Data are presented as mean ± standard deviation or % (with 95% confidence intervals). PHV = peak height velocity; BMI = body mass index; CRF = cardiorespiratory fitness; SES = socioeconomic status; *Negative perceptions of relationships with friends.

Figure 1 shows the odds ratios for dropping out from physical activity and sports participation. The first (unadjusted) model showed that girls, individuals with low cardiorespiratory fitness and children with inactive mothers were more likely to drop out of physical activity. In the unadjusted model, children from low SES families were less likely to drop out from physical activity. However, in the second (adjusted) model, SES ceased to be significantly related to dropping out from physical activity. In the second model, paternal physical activity emerged as an additional factor that was associated with increased likelihood of dropping out.

Figure 1. Correlates of dropping out from physical activity and sports participation, from childhood to adolescence. Model 1 = unadjusted crude associations. Model 2 = adjusted for adolescent age, age at peak height velocity and all other variables in the model. 

Girls and any adolescents with low cardiorespiratory fitness or negative perceptions of friendships were more likely to drop out from participating in sports. The associations for dropping out from sports remained unchanged following adjustment of model 2 for the adolescents’ ages and their ages at PHV.

DISCUSSION

This was a cross-sectional study that used retrospective information relating to early sports participation. Our aim was to identify adolescents who were more likely to drop out from active behaviors, from childhood to adolescence, by analyzing correlates of dropping out from physical activity and sports practice. We found that girls and any adolescents who had low cardiorespiratory fitness were more likely to drop out from both sports participation and habitual physical activity (all domains). Moreover, adolescents who had two inactive parents and who reported having negative perceptions of friendships exhibited, respectively, greater frequency of dropping out from habitual physical activity and from sports practice.

Physical inactivity is associated with several chronic diseases and metabolic risk factors.22 Sports participation during childhood seems to be a protective factor for cardiovascular risk in adulthood.5 Several paths have been proposed to explain the influence of early sports participation on health in adulthood.23 Among these, maintenance of active behaviors (sports/physical activity) at subsequent ages and their positive effects on body fat regulation, as well as more direct paths through DNA methylation,23,24 have been highlighted. However, it seems clear that physical activity decreases over individuals’ lifetimes.6,25 Thus, although correlates of physical activity at static points have frequently been investigated,3 less attention has been given to correlates of longitudinal changes in behavior.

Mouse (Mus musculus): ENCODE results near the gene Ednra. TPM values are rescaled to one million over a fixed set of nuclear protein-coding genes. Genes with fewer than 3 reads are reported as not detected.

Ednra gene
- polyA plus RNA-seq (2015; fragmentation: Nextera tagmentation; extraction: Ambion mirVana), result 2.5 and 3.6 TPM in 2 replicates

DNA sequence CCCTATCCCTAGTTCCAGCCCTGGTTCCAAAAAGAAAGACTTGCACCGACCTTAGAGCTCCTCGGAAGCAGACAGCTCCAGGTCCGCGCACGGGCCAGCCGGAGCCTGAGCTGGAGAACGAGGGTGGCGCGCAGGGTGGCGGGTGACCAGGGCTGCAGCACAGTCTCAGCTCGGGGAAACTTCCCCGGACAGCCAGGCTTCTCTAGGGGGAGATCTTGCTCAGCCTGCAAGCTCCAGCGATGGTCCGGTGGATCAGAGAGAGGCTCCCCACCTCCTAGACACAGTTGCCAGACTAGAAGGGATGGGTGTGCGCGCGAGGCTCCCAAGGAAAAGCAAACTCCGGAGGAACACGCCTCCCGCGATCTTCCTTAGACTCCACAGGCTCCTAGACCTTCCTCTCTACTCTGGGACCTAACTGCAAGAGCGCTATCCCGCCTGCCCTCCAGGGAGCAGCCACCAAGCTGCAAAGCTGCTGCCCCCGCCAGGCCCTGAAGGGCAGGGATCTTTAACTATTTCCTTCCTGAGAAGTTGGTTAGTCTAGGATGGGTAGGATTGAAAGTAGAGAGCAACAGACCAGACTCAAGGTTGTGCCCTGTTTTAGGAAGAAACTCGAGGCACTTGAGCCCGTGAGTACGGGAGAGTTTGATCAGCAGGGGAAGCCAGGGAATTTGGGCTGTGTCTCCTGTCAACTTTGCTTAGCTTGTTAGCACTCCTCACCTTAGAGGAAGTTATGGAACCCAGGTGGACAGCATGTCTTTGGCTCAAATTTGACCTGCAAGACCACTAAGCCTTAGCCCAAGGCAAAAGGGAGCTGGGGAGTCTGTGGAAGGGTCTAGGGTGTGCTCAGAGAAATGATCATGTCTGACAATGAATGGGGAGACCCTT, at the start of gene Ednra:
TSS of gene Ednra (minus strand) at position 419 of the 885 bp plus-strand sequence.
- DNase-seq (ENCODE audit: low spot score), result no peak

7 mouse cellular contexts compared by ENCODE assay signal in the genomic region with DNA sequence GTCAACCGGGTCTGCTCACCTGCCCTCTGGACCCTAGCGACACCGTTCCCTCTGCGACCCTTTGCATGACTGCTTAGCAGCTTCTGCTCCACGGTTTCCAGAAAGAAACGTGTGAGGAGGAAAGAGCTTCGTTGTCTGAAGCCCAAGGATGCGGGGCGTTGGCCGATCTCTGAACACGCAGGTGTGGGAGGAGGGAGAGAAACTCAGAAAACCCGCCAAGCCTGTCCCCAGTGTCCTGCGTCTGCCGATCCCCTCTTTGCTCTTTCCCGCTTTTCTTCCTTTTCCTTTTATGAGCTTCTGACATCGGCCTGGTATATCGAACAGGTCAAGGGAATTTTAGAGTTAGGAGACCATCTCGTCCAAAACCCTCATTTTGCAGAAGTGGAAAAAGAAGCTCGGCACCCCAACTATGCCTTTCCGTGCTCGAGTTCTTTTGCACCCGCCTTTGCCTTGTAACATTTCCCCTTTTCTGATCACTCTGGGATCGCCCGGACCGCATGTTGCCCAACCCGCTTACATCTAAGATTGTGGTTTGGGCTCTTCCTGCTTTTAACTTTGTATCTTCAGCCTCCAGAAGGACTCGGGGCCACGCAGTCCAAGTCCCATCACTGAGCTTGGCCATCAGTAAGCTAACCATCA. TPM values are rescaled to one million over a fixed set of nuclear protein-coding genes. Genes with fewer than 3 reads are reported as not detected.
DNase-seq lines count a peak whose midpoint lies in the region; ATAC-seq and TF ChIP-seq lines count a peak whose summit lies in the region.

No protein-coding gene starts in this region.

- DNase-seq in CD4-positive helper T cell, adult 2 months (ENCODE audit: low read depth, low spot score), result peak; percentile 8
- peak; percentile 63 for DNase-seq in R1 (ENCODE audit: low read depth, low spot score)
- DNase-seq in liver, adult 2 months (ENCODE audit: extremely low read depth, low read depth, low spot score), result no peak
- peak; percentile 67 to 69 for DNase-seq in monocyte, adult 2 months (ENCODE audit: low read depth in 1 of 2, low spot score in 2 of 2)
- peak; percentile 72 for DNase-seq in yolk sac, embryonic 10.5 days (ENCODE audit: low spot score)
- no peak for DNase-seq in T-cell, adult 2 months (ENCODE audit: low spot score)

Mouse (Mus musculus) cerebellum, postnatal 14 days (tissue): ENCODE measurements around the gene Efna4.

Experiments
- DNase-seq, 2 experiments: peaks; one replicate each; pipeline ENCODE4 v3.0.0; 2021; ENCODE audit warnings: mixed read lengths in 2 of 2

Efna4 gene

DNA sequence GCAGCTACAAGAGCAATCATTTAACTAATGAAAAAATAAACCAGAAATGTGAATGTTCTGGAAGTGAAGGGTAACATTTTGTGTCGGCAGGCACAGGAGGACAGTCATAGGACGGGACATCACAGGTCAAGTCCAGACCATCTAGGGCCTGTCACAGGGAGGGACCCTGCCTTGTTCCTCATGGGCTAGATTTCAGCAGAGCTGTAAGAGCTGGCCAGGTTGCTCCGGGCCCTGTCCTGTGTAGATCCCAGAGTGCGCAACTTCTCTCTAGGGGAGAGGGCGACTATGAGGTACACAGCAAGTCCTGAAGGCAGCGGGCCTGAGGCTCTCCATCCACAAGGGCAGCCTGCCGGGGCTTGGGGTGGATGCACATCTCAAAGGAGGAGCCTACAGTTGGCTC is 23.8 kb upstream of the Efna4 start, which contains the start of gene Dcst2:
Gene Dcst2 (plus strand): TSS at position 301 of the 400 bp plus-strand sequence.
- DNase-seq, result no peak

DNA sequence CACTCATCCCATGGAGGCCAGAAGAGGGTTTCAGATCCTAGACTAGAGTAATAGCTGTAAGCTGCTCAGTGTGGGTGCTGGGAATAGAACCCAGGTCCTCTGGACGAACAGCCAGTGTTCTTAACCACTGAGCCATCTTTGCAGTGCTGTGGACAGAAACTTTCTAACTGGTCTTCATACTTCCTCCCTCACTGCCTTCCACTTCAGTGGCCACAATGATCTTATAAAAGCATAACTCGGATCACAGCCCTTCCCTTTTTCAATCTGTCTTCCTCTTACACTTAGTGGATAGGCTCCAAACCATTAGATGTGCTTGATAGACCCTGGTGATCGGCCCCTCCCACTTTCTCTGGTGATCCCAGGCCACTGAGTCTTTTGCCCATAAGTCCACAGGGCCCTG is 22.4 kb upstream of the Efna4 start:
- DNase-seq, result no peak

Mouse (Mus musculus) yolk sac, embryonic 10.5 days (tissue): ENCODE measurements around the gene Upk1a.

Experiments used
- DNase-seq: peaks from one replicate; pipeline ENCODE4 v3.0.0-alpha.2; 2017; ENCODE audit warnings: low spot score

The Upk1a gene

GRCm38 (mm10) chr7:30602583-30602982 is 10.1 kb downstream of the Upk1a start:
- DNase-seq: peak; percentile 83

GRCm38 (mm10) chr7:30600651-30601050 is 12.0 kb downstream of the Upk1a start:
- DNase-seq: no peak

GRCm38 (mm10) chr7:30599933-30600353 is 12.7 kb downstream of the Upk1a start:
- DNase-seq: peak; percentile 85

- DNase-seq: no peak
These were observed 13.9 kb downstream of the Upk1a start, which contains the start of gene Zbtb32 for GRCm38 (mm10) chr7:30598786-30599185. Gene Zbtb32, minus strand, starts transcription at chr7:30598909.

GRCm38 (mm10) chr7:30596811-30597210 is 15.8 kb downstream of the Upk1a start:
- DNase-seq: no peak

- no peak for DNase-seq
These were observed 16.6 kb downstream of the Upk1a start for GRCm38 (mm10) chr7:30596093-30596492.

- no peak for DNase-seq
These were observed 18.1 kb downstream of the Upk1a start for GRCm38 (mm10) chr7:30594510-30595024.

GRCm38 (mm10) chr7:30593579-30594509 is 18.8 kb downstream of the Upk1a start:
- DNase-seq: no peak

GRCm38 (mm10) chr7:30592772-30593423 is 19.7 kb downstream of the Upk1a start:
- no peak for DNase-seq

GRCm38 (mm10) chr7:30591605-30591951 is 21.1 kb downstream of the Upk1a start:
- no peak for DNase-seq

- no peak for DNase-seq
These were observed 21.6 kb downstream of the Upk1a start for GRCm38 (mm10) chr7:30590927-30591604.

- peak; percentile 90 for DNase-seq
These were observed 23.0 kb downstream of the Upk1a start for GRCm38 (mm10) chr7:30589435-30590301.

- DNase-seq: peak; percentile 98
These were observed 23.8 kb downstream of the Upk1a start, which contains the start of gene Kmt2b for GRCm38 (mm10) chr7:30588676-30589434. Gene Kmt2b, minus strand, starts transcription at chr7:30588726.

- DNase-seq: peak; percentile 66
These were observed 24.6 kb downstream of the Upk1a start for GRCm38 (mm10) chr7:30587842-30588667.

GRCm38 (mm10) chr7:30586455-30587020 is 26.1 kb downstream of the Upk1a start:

In the present study, we found that girls were more likely to drop out from both physical activity and sports participation. One possible explanation for this finding may be that boys are given greater encouragement to perform physical exercise during leisure time.10 This may be one of the reasons for the lower prevalence of physical activity among girls. It was thus expected that there would be a greater likelihood that girls would drop out. Furthermore, biological maturation is an important confounder in analyses on physical activity among girls because of differences in their intrinsic characteristics, such as increasing amounts of body fat and psychological variables.26 However, even after adjustment for somatic maturation, we observed that girls were more likely to drop out from sports practice and habitual physical activity.

These findings indicate that social issues may have more longitudinal influence on sports participation and general physical activity than biological factors.27 It is well established that women’s social roles (e.g. the notions of being fragile or delicate, or of being housewives) are not associated with physical effort or physical activity and sports practice. Thus, during this transitional phase (adolescence), girls tend to be less encouraged by their parents and friends to be physically active. This finding extends the discussion in the current literature on the perspective of dropping out from active behaviors.

Similarly, the adolescents who presented low cardiorespiratory fitness showed greater likelihood of dropping out from both of these active behaviors. Given that physical inactivity is negatively associated with cardiorespiratory fitness,28 adolescents who drop out from physical activity or sports practice tend to present lower values for cardiorespiratory fitness. On the other hand, adolescents with lower physical fitness also tend to adopt a less active lifestyle.29 Because of the study design, and since we had no early information on or measurement of cardiorespiratory fitness, our findings tend to support the first hypothesis.